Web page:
One of my busiest design weeks in memory is bleeding over into the weekend and I’m already thinking of ways to spend the discretionary income. Why do we do that? Why am I all of a sudden so interested in when the Nikon D5200 will be released? Why does my laptop look so old? A month ago, if you’d asked me, I’d have told you that it looked just fine. A month ago, my prosumer point-n-shoot was all the camera I needed and my vintage Onkyo CD player was a curiosity. Now it’s an annoyance.
When I adopted Acadia, I didn’t think to buy her any toys, so her first visit to a friend’s house where toys are in abundance was a revelation for both of us. She fell instantly in love with Pinkmouse, whose pale pink fur clashes with everything I own and I, hoping to redirect her affections, discovered ModernCat, online purveyors of attractive, handmade doodads.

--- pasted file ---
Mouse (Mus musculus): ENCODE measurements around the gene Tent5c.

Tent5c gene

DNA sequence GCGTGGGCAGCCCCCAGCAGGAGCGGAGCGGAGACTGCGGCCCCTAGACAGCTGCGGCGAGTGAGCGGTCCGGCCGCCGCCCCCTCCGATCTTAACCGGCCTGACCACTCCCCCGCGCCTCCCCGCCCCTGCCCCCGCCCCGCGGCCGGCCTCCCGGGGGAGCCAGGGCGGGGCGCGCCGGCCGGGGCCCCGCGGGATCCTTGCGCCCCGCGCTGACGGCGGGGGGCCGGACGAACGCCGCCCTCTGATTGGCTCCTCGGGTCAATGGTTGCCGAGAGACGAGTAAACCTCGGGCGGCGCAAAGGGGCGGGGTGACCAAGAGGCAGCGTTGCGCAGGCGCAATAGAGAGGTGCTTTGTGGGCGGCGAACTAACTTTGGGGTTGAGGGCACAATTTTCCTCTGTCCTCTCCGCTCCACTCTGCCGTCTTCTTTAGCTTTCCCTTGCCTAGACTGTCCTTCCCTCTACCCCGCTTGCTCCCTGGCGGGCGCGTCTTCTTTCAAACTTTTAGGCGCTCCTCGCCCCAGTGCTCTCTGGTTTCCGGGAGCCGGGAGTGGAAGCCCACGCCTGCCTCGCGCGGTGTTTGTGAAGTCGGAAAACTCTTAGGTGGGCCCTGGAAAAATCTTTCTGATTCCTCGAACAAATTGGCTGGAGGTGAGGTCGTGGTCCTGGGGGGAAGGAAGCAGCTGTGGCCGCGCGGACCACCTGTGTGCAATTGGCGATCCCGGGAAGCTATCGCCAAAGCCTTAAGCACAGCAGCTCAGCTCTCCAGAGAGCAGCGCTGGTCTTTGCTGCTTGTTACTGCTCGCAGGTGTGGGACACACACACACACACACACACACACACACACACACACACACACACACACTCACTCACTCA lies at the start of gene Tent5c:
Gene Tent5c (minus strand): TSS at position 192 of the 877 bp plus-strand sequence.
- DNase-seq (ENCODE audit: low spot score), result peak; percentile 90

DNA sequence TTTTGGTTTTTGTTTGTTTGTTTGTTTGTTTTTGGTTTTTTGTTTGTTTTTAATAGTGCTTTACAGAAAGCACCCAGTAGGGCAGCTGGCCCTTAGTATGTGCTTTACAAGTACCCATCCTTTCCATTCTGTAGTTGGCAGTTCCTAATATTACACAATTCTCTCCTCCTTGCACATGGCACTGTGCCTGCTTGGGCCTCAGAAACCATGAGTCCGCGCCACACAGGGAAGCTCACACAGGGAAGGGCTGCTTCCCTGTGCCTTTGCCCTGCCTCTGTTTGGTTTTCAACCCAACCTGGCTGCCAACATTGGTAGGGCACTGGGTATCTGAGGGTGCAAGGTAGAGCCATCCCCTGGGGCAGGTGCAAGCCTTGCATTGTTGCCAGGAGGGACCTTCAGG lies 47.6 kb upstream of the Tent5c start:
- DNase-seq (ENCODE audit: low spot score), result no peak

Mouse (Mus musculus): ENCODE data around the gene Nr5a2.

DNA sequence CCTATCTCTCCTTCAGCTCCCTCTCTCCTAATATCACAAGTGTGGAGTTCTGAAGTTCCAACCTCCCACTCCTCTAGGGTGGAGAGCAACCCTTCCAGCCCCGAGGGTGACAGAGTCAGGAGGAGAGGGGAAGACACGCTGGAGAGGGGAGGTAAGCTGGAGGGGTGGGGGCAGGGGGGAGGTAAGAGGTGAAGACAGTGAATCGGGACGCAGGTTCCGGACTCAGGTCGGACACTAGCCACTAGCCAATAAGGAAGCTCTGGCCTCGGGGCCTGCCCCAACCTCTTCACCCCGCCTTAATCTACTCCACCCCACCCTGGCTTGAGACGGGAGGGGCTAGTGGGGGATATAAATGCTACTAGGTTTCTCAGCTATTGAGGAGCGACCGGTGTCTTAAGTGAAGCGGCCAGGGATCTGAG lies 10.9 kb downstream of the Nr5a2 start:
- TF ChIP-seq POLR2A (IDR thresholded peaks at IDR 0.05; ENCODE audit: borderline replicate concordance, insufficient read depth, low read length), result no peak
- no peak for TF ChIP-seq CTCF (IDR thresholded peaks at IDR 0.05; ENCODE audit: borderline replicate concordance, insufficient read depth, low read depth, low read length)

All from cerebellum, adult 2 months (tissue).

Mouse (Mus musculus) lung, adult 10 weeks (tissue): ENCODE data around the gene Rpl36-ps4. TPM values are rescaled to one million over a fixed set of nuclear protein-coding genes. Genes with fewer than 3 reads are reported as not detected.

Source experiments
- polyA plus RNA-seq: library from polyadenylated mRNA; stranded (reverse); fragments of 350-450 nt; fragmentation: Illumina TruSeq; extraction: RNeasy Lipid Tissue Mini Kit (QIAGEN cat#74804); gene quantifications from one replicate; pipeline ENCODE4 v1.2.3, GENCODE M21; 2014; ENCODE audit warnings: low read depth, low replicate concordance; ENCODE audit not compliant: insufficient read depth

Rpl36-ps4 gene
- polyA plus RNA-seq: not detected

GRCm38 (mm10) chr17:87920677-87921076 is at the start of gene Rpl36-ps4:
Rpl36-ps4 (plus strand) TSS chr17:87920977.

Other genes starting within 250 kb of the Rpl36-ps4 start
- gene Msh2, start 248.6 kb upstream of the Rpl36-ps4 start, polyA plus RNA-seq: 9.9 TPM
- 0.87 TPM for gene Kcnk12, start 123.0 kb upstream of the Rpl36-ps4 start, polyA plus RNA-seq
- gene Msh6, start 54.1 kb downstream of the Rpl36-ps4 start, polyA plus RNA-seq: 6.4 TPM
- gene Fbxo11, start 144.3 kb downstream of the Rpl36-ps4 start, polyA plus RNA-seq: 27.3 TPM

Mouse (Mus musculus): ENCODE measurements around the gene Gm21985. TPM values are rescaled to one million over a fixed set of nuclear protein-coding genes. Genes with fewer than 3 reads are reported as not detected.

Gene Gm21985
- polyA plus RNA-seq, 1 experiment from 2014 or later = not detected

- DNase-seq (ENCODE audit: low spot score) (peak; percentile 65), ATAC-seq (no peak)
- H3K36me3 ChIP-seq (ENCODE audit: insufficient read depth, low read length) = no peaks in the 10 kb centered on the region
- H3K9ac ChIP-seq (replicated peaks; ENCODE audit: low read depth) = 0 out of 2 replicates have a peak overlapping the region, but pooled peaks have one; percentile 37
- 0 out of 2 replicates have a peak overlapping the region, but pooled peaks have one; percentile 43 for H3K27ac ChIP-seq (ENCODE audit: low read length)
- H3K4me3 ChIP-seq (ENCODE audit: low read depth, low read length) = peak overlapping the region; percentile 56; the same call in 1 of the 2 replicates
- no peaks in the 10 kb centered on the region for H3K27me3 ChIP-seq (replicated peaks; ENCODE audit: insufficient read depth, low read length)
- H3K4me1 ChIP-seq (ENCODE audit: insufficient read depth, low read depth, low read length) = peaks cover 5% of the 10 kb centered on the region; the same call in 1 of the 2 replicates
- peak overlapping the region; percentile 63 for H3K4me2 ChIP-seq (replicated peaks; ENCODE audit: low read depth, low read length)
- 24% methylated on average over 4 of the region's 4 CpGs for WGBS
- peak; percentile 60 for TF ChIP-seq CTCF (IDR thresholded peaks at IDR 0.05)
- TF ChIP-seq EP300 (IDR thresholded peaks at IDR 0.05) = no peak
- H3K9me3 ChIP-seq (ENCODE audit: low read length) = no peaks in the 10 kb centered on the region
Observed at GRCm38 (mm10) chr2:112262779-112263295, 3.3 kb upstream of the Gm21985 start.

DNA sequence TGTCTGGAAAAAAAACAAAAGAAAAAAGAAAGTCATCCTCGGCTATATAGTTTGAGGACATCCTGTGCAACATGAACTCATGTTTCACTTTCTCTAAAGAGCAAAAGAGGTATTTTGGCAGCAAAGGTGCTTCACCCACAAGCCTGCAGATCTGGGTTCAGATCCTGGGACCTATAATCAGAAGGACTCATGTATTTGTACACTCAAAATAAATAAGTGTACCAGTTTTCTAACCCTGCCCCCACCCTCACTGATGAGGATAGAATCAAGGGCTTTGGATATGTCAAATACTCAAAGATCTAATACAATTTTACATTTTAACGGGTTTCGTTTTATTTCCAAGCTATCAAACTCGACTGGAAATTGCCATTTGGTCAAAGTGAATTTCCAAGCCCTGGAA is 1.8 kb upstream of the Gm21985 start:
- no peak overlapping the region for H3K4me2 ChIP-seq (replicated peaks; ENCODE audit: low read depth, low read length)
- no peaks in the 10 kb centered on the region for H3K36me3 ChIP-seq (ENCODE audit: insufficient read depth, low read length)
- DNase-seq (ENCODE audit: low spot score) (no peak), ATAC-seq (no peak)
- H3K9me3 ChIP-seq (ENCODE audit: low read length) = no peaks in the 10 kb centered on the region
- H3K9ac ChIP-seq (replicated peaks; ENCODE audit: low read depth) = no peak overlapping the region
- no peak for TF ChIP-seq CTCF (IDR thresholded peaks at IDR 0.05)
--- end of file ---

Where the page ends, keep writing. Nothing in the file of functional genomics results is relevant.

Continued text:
I ordered a generous selection. Felted wool Lynks in raspberry-avocado, catnip-infused Modkickers, repurposed wine cork Bamboleos jacketed in cotton twine. Nice cat toys. Expensive cat toys.
It would be an overstatement to say that she had no interest in them. It was as if they were invisible. She walked right past them to the drawer where Pinkmouse resides and willed the drawer to open, which it did.
I’ve continued to experiment with various kinds of toys, eventually lucking into the 100% wool pom-poms that we use to play fetch. But I’ve kept Pinkmouse in his drawer and take him out from time to time to see if Acadia’s feelings toward him have changed at all. They haven’t. Alas, there is no finer diversion than Pinkmouse, grimy fur and all.
Not one month ago, I was wishing all (okay, most) of my possessions away. Today I’m a consumer whore. And my cat’s preferred backup toy is a piece of uncooked spaghetti noodle.